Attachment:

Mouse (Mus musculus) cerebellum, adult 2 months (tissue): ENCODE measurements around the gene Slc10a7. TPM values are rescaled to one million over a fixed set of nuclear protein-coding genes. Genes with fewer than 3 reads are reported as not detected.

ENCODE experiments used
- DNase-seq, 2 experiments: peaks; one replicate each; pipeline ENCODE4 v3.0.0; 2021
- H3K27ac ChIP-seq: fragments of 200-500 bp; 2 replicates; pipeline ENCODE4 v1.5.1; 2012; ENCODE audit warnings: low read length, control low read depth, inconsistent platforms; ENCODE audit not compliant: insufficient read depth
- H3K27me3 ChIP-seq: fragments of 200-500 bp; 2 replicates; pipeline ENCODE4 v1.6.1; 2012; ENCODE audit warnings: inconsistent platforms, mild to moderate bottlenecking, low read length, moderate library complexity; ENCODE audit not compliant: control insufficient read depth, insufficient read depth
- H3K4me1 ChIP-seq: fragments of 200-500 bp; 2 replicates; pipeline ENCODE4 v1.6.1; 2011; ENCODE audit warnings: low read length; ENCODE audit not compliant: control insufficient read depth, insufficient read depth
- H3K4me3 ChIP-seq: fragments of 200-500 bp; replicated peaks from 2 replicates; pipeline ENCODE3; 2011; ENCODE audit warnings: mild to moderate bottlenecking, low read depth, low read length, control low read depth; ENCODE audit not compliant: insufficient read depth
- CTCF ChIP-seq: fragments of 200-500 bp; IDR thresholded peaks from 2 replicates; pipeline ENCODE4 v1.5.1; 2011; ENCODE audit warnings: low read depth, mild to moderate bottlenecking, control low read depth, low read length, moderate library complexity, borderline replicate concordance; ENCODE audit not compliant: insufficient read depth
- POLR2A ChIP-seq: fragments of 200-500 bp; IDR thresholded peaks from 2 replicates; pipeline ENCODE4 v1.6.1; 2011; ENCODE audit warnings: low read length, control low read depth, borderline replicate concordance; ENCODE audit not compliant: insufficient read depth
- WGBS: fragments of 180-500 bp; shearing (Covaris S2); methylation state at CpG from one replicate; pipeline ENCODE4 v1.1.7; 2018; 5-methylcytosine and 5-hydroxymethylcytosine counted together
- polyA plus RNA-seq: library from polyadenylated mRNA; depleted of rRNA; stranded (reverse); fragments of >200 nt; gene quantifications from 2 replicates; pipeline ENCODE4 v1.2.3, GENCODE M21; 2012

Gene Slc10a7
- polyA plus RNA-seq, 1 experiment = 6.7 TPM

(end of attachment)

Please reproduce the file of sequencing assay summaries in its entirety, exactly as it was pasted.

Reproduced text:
Mouse (Mus musculus) cerebellum, adult 2 months (tissue): ENCODE measurements around the gene Slc10a7. TPM values are rescaled to one million over a fixed set of nuclear protein-coding genes. Genes with fewer than 3 reads are reported as not detected.

ENCODE experiments used
- DNase-seq, 2 experiments: peaks; one replicate each; pipeline ENCODE4 v3.0.0; 2021
- H3K27ac ChIP-seq: fragments of 200-500 bp; 2 replicates; pipeline ENCODE4 v1.5.1; 2012; ENCODE audit warnings: low read length, control low read depth, inconsistent platforms; ENCODE audit not compliant: insufficient read depth
- H3K27me3 ChIP-seq: fragments of 200-500 bp; 2 replicates; pipeline ENCODE4 v1.6.1; 2012; ENCODE audit warnings: inconsistent platforms, mild to moderate bottlenecking, low read length, moderate library complexity; ENCODE audit not compliant: control insufficient read depth, insufficient read depth
- H3K4me1 ChIP-seq: fragments of 200-500 bp; 2 replicates; pipeline ENCODE4 v1.6.1; 2011; ENCODE audit warnings: low read length; ENCODE audit not compliant: control insufficient read depth, insufficient read depth
- H3K4me3 ChIP-seq: fragments of 200-500 bp; replicated peaks from 2 replicates; pipeline ENCODE3; 2011; ENCODE audit warnings: mild to moderate bottlenecking, low read depth, low read length, control low read depth; ENCODE audit not compliant: insufficient read depth
- CTCF ChIP-seq: fragments of 200-500 bp; IDR thresholded peaks from 2 replicates; pipeline ENCODE4 v1.5.1; 2011; ENCODE audit warnings: low read depth, mild to moderate bottlenecking, control low read depth, low read length, moderate library complexity, borderline replicate concordance; ENCODE audit not compliant: insufficient read depth
- POLR2A ChIP-seq: fragments of 200-500 bp; IDR thresholded peaks from 2 replicates; pipeline ENCODE4 v1.6.1; 2011; ENCODE audit warnings: low read length, control low read depth, borderline replicate concordance; ENCODE audit not compliant: insufficient read depth
- WGBS: fragments of 180-500 bp; shearing (Covaris S2); methylation state at CpG from one replicate; pipeline ENCODE4 v1.1.7; 2018; 5-methylcytosine and 5-hydroxymethylcytosine counted together
- polyA plus RNA-seq: library from polyadenylated mRNA; depleted of rRNA; stranded (reverse); fragments of >200 nt; gene quantifications from 2 replicates; pipeline ENCODE4 v1.2.3, GENCODE M21; 2012

Gene Slc10a7
- polyA plus RNA-seq, 1 experiment = 6.7 TPM